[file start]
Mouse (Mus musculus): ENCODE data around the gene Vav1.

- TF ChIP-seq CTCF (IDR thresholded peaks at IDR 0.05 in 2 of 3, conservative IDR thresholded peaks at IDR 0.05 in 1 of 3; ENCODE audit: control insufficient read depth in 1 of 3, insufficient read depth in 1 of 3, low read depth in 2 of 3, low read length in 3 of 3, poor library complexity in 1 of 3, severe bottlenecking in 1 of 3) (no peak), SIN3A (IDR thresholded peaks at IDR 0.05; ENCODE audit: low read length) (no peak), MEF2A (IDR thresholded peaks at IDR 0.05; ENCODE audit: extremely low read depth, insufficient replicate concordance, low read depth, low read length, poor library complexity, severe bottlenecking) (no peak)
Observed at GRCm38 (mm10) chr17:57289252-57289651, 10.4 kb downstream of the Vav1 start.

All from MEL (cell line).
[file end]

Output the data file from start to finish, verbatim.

Mouse (Mus musculus): ENCODE data around the gene Vav1.

- TF ChIP-seq CTCF (IDR thresholded peaks at IDR 0.05 in 2 of 3, conservative IDR thresholded peaks at IDR 0.05 in 1 of 3; ENCODE audit: control insufficient read depth in 1 of 3, insufficient read depth in 1 of 3, low read depth in 2 of 3, low read length in 3 of 3, poor library complexity in 1 of 3, severe bottlenecking in 1 of 3) (no peak), SIN3A (IDR thresholded peaks at IDR 0.05; ENCODE audit: low read length) (no peak), MEF2A (IDR thresholded peaks at IDR 0.05; ENCODE audit: extremely low read depth, insufficient replicate concordance, low read depth, low read length, poor library complexity, severe bottlenecking) (no peak)
Observed at GRCm38 (mm10) chr17:57289252-57289651, 10.4 kb downstream of the Vav1 start.

All from MEL (cell line).